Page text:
The Women’s Sprint competition has seen two riders – Great Britain’s Sophie Capewell and Germany’s Lea Sophie Friedrich dropout of the competition. Shanne Braspennincx of the Netherlands led after the opening round in Mallorca, off the back of two fourth places – with Martha Bayona of Colombia winning the Keirin but coming 14th in the Sprint – and Mathilde Gros of France winning the Sprint but coming 16th in the Keirin. Bayona took over the lead after Berlin with a second and a sixth, with Gros again winning the Sprint but failing to make the Keirin final and Kelsey Mitchell of Canada winning the Keirin and coming fifth in the Sprint. That put her second – a point behind Bayona and two ahead of Gros.
Paris saw Gros take her third Sprint win – and finish second in the Keirin, in front of her home crowd. That meant she headed to London with a nine point lead over Bayona, with Mitchell just one point behind the Colombian.
Spoiler alert – Gros hadn’t been beaten in a Sprint competition since taking the World title in Paris in October. She has now.
She eased through to the Semi-final, along with her closest rivals Bayona and Mitchell – with Olena Starikova of Ukraine, Braspennincx and Steffie van der Peet of the Netherlands taking the other three spots.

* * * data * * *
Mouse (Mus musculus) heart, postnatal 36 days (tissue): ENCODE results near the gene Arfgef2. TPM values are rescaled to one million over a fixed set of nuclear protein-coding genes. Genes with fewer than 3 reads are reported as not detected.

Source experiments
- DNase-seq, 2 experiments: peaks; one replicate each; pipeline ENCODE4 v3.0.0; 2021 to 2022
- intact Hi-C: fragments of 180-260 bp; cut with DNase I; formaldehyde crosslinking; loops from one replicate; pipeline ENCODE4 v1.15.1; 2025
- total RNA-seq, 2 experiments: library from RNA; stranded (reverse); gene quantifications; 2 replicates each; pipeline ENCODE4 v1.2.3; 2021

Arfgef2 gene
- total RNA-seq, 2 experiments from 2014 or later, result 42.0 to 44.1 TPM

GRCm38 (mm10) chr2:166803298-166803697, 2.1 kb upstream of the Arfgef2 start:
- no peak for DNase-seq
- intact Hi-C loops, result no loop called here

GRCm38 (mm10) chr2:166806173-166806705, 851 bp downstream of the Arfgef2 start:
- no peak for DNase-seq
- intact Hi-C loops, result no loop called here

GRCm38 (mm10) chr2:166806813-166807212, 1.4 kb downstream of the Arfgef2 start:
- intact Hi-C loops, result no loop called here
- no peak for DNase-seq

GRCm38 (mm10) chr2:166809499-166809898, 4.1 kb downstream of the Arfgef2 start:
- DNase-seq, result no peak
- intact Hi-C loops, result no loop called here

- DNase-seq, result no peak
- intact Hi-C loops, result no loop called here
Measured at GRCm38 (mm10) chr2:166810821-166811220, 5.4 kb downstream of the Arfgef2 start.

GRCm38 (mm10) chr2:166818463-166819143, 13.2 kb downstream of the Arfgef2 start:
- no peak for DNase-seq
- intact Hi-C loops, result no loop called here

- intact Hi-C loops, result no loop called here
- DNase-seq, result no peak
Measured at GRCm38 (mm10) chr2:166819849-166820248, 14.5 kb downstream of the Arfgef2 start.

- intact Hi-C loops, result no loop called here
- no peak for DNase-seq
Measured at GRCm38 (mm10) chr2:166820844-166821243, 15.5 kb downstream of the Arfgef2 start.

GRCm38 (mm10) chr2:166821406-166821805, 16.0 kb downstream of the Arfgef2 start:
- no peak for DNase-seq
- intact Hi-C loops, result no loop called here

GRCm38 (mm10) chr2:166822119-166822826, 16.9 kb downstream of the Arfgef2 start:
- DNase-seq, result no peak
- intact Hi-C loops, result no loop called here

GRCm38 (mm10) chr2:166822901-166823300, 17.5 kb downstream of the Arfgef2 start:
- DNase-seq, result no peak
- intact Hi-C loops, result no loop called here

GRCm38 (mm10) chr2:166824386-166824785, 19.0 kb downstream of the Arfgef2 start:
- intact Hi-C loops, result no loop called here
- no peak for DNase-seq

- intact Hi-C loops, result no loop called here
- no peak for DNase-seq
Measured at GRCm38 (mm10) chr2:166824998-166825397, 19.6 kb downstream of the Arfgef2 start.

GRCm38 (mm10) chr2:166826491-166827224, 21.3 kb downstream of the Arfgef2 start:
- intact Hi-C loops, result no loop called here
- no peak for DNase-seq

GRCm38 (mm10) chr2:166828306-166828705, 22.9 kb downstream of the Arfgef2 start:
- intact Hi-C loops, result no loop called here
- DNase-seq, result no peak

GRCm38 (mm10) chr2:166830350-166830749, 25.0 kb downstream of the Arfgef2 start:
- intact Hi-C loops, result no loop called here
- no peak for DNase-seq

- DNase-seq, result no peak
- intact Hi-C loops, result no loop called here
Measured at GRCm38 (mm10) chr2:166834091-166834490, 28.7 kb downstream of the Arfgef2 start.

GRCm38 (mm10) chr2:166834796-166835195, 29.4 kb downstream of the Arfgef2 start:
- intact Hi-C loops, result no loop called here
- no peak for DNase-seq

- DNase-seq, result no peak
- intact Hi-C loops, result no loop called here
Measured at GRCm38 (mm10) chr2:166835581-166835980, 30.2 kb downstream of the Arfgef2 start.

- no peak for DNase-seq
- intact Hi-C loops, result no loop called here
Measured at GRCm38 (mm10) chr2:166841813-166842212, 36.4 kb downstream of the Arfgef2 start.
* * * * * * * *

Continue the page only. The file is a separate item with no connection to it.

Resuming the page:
Gros faced the two Dutch riders in the first Semi-Final and, to absolutely nobody’s surprise, progressed to the final. Mitchell and Bayona were no match for the diminutive Starikova in the other Semi, though – and the Ukrainian took a fairly comfortable win in the Final.
The two Dutch riders who made the Sprint Semi Finals won two of the three Keirin heats – Mitchell taking the third – and their compatriot Laurine van Riessen, Gros and Urszula Los of Poland took the remaining berths.
Van Der Peet won the final, ahead of Mitchell – with Gros in 6th and Bayona out in round one. That leaves Gris nine points clear of Mitchell going into the final day, with Olympic Champion Braspennincx and Van Der Peet both moving ahead of Bayona in the standings.
With all four titles stlll very much up for grabs, it will be fascinating to see who can back up their performances with just 21 hours recovery time.